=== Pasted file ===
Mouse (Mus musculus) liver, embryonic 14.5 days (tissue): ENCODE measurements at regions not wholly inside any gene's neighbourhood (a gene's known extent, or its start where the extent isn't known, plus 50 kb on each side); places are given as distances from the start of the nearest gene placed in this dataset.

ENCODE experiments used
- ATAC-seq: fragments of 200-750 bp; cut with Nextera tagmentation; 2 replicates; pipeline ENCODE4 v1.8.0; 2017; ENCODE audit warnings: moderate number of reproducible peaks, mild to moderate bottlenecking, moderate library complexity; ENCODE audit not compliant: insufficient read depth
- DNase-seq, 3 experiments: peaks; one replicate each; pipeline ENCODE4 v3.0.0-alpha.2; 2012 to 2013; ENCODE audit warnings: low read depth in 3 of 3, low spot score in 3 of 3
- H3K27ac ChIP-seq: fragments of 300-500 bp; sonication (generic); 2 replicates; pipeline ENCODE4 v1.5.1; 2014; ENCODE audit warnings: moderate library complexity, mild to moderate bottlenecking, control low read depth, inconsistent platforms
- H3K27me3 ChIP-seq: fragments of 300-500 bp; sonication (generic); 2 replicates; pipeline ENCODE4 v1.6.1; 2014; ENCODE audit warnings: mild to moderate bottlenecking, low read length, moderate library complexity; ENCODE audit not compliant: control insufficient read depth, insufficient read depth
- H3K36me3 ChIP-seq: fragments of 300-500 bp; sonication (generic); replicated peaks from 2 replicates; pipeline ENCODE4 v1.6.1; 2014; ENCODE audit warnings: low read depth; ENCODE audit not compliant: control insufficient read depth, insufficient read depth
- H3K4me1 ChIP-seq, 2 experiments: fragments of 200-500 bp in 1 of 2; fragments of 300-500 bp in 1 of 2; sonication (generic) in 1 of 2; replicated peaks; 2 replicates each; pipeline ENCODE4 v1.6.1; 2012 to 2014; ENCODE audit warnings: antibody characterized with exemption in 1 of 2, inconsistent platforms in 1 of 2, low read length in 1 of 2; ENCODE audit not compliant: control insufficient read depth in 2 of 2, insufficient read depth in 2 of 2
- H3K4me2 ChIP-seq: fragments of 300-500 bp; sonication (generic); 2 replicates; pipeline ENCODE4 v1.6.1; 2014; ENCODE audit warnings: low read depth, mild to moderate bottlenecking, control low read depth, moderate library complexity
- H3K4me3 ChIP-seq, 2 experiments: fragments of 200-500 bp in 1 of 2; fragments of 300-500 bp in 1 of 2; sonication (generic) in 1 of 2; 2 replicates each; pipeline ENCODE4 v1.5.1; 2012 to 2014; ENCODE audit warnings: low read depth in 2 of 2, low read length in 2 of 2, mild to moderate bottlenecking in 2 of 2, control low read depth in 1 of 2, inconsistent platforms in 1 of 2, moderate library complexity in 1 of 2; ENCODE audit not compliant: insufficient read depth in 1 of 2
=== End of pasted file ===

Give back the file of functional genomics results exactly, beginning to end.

Mouse (Mus musculus) liver, embryonic 14.5 days (tissue): ENCODE measurements at regions not wholly inside any gene's neighbourhood (a gene's known extent, or its start where the extent isn't known, plus 50 kb on each side); places are given as distances from the start of the nearest gene placed in this dataset.

ENCODE experiments used
- ATAC-seq: fragments of 200-750 bp; cut with Nextera tagmentation; 2 replicates; pipeline ENCODE4 v1.8.0; 2017; ENCODE audit warnings: moderate number of reproducible peaks, mild to moderate bottlenecking, moderate library complexity; ENCODE audit not compliant: insufficient read depth
- DNase-seq, 3 experiments: peaks; one replicate each; pipeline ENCODE4 v3.0.0-alpha.2; 2012 to 2013; ENCODE audit warnings: low read depth in 3 of 3, low spot score in 3 of 3
- H3K27ac ChIP-seq: fragments of 300-500 bp; sonication (generic); 2 replicates; pipeline ENCODE4 v1.5.1; 2014; ENCODE audit warnings: moderate library complexity, mild to moderate bottlenecking, control low read depth, inconsistent platforms
- H3K27me3 ChIP-seq: fragments of 300-500 bp; sonication (generic); 2 replicates; pipeline ENCODE4 v1.6.1; 2014; ENCODE audit warnings: mild to moderate bottlenecking, low read length, moderate library complexity; ENCODE audit not compliant: control insufficient read depth, insufficient read depth
- H3K36me3 ChIP-seq: fragments of 300-500 bp; sonication (generic); replicated peaks from 2 replicates; pipeline ENCODE4 v1.6.1; 2014; ENCODE audit warnings: low read depth; ENCODE audit not compliant: control insufficient read depth, insufficient read depth
- H3K4me1 ChIP-seq, 2 experiments: fragments of 200-500 bp in 1 of 2; fragments of 300-500 bp in 1 of 2; sonication (generic) in 1 of 2; replicated peaks; 2 replicates each; pipeline ENCODE4 v1.6.1; 2012 to 2014; ENCODE audit warnings: antibody characterized with exemption in 1 of 2, inconsistent platforms in 1 of 2, low read length in 1 of 2; ENCODE audit not compliant: control insufficient read depth in 2 of 2, insufficient read depth in 2 of 2
- H3K4me2 ChIP-seq: fragments of 300-500 bp; sonication (generic); 2 replicates; pipeline ENCODE4 v1.6.1; 2014; ENCODE audit warnings: low read depth, mild to moderate bottlenecking, control low read depth, moderate library complexity
- H3K4me3 ChIP-seq, 2 experiments: fragments of 200-500 bp in 1 of 2; fragments of 300-500 bp in 1 of 2; sonication (generic) in 1 of 2; 2 replicates each; pipeline ENCODE4 v1.5.1; 2012 to 2014; ENCODE audit warnings: low read depth in 2 of 2, low read length in 2 of 2, mild to moderate bottlenecking in 2 of 2, control low read depth in 1 of 2, inconsistent platforms in 1 of 2, moderate library complexity in 1 of 2; ENCODE audit not compliant: insufficient read depth in 1 of 2